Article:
One on one with… Ron Evans
Ronald M. Evans, holder of the March of Dimes Chair at Salk, is best known for discovering a family of receptors found on the nucleus of cells, an advance that's helping to explain the complex molecular systems that are the basis of human physiology.
As one of the lead researchers in the Institute's new Helmsley Center for Genomic Medicine, Evans has teamed up with other Salk scientists to explain how the biological programs coded for in the genome orchestrate our biological rhythms and how glitches in this programming lead to disease.
We caught up with Evans to ask him about the new Helmsley Center, his penchant for embracing cutting-edge technologies and his gift for making the complicated seem simple.
The Helmsley Center for Genomic Medicine has a strong focus on providing Salk scientists with access to the latest research technologies. Why is this such a large part of the vision for the center?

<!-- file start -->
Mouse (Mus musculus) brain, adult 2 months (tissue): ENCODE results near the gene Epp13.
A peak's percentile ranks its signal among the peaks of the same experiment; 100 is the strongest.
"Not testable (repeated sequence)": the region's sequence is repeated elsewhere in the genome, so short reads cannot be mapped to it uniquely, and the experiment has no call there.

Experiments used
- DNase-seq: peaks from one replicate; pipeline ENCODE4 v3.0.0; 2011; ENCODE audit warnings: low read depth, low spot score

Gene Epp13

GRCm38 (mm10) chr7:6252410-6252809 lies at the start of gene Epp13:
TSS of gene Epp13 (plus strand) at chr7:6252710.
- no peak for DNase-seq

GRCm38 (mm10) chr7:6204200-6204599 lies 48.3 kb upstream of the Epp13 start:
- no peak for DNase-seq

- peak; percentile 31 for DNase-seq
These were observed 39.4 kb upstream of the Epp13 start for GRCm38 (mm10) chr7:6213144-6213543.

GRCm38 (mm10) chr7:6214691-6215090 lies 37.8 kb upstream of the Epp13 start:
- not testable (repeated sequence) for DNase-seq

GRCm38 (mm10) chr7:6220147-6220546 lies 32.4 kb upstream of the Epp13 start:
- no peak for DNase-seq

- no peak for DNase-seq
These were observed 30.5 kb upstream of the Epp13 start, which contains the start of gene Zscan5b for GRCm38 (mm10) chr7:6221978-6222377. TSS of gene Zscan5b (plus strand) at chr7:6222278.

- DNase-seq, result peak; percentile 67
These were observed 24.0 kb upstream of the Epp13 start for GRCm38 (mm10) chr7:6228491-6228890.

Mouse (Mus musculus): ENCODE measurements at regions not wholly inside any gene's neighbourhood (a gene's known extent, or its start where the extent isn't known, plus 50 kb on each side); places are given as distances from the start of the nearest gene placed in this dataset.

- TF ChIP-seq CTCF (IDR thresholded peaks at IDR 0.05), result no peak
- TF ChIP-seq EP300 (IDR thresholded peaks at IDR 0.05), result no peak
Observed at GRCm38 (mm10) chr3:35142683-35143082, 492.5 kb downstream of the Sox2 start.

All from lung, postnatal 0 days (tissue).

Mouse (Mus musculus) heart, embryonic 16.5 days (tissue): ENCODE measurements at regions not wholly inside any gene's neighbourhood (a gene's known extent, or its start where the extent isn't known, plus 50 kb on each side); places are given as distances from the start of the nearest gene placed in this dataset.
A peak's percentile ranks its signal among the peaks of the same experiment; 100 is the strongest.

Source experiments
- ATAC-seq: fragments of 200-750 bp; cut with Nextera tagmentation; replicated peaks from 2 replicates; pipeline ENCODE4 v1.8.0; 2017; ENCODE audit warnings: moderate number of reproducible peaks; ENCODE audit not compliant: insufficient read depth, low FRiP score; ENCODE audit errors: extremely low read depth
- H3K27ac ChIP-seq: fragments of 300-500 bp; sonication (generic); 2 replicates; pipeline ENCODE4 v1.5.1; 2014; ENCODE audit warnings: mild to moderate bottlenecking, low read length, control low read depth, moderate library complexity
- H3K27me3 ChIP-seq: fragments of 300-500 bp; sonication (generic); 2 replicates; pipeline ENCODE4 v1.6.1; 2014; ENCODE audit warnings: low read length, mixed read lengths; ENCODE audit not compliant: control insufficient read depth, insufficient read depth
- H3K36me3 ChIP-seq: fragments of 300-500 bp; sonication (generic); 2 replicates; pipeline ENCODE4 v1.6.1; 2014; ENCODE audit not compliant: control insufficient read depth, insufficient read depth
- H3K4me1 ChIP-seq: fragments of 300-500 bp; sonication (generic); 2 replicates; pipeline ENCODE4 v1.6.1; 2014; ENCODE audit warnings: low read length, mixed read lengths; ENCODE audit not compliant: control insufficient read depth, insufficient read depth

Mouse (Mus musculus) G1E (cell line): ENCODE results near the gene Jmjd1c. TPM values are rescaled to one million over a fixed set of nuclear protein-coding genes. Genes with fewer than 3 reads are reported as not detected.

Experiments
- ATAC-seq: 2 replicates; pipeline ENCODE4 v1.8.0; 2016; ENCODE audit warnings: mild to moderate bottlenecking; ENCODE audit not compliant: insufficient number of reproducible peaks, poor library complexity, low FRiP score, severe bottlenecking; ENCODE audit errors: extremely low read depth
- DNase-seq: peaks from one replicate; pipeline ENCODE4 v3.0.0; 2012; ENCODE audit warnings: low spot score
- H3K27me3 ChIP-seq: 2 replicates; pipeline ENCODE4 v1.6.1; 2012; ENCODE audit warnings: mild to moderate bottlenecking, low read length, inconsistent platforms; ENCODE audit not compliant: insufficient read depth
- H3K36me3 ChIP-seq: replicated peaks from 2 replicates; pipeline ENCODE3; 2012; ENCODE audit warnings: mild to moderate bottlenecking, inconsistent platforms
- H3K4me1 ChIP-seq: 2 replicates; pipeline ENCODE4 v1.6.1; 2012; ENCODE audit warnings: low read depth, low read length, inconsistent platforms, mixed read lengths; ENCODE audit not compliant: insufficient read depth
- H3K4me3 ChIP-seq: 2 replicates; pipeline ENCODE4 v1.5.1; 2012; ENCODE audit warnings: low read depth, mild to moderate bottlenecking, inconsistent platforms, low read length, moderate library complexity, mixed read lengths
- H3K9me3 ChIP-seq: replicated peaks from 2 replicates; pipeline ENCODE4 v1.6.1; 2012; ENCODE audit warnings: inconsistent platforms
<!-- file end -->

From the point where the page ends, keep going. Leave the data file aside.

The Helmsley Center is about an idea and technology that enables ideas. Technology drives science by letting us ask new questions, which in turn lead to new answers. With the ability to sequence an entire genome— whether that of the fruit fly or a human—we suddenly had tools needed to study complex systems like organ physiology, inflammation and chronic illness. And more of those tools are being developed every day, such as high-throughput sequencers, bioinformatics, genome engineering and atomic resolution microscopy. The secret is being able to generate and manipulate massive amounts of data in a rapid fashion. Of course, having technology is no guarantee. Machines do not design experiments. To access the real power of the technology, you have to ask the right questions.
Have you always been an early adopter of new research technologies?